Managing cross-border inheritance procedures
The REGULATION (EU) No 650/2012 OF THE EUROPEAN PARLIAMENT AND OF THE COUNCIL of 4 July 2012 on jurisdiction, applicable law, recognition and enforcement of decisions and acceptance and enforcement of authentic instruments in matters of succession and on the creation of a European Certificate of Succession (“EU Succession Regulation”) is applicable in respect of the inheritance matters of such individuals who passed away on or after 17 August 2015.
The aim of the EU Succession Regulation is to facilitate the handling of the legal aspects of cross-border inheritance matters within the territory of the European Union without requiring any changes in the Member States’ substantive inheritance law. As a result, the EU Succession Regulation sets out the general rules and principles to establish the procedural competence of a particular Member State on the succession as a whole and, at the same time, ensures the applicability of the substantive legal provisions of such Member State in order to avoid any collision between the legal systems of two or more EU countries (i.e. “one law – one procedure”). The EU Succession Regulation does not differentiate between movable and immovable assets.
Instead of (i) requesting the issue of a national document (the content of which may differ in the various Member States) by the heirs to prove their status; and (ii) initiating several procedures in the Member States where the deceased individual had estates, the heirs now can request the competent authorities to issue a European Certificate of Succession, the characteristics of which are detailed below.
The European Certificate of Succession
As a general matter, the competent authorities issue a European Certificate of Succession upon the justified request of the beneficiary of the deceased individual’s estate in order to prove his/her legal status and to enable such beneficiary to exercise its rights and fulfil its obligations.
The European Certificate of Succession may be used, in particular, to demonstrate one or more of the following:
the status and/or the rights of each heir or, as the case may be, each legatee mentioned in the European Certificate of Succession and their respective shares of the estate;
the attribution of a specific asset or specific assets forming part of the estate to the heir(s) or, as the case may be, the legatee(s) mentioned in the European Certificate of Succession; and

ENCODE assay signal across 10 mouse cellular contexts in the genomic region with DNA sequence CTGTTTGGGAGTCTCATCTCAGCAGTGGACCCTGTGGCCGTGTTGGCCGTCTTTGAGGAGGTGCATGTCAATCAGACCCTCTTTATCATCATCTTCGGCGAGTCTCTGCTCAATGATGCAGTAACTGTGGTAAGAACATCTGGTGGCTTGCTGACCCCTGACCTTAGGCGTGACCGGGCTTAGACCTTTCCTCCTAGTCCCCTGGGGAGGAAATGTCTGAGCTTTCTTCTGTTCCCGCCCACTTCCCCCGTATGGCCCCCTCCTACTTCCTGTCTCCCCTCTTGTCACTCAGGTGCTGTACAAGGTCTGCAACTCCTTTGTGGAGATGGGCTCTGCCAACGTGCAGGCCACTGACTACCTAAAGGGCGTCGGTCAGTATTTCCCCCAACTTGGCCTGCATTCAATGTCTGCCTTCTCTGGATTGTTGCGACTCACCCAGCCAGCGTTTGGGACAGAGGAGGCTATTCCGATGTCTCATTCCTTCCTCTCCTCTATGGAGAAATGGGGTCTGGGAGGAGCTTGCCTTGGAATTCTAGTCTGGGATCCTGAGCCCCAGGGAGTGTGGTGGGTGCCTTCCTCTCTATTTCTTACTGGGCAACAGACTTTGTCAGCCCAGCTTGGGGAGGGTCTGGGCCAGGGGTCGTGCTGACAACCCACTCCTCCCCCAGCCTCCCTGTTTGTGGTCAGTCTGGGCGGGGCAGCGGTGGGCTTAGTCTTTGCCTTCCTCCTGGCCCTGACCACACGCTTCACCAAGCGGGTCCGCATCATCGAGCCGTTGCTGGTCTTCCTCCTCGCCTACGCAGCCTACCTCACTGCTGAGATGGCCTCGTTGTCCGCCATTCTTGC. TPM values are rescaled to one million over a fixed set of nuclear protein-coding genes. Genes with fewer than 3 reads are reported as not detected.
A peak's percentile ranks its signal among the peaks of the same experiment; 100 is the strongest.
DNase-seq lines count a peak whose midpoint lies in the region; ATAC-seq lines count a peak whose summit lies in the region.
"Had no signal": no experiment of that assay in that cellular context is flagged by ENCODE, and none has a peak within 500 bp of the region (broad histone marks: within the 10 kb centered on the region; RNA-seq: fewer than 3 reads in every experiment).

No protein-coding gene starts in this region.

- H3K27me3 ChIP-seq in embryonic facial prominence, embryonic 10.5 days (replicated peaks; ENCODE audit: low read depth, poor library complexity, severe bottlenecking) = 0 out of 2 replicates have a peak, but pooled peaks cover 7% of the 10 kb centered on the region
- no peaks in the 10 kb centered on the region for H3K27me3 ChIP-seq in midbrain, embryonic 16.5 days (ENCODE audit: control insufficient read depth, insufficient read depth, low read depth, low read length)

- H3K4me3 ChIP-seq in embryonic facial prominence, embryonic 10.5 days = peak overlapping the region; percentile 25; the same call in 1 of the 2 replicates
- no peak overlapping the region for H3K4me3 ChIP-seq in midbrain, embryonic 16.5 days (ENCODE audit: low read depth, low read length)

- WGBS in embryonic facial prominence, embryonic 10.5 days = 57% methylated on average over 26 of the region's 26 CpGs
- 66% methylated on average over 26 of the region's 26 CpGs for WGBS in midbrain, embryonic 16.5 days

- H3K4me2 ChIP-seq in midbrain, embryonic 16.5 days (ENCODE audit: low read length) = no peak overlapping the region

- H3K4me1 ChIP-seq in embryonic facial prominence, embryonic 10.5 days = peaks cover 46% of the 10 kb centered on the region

the powers of the individual mentioned in the European Certificate of Succession to execute the will or administer the estate.
In Hungary, the European Certificate of Succession is issued by a notary public pursuant to the Hungarian Probate Act. The European Certificate of Succession shall be recognised in every Member State without any specific or additional procedure. It is also important to point out that the Hungarian legislation is in full compliance with the EU Succession Regulation.
The main advantage of the European Certificate of Succession is that its legal effect are the same throughout the territory of the European Union and it must be acknowledged – with certain exceptions – by every Member State. A national document, however, has different legal effect depending on the practice of the Member State in which it has been issued; and this may delay the recognition of the heirs’ rights in another Members State. The European Certificate of Succession is highly recommended in cases when the deceased individual’s estate is located in different Member States since only one probate procedure needs to be conducted.
The European Certificate of Succession is a beneficial tool, however, certain Member States did not participate in the adoption of the EU Succession Regulation (i.e. Denmark, Ireland, United Kingdom). As a result, the above Member States kept their own national procedure in cross-border inheritance matters, and are not required to accept the European Certificate of Succession.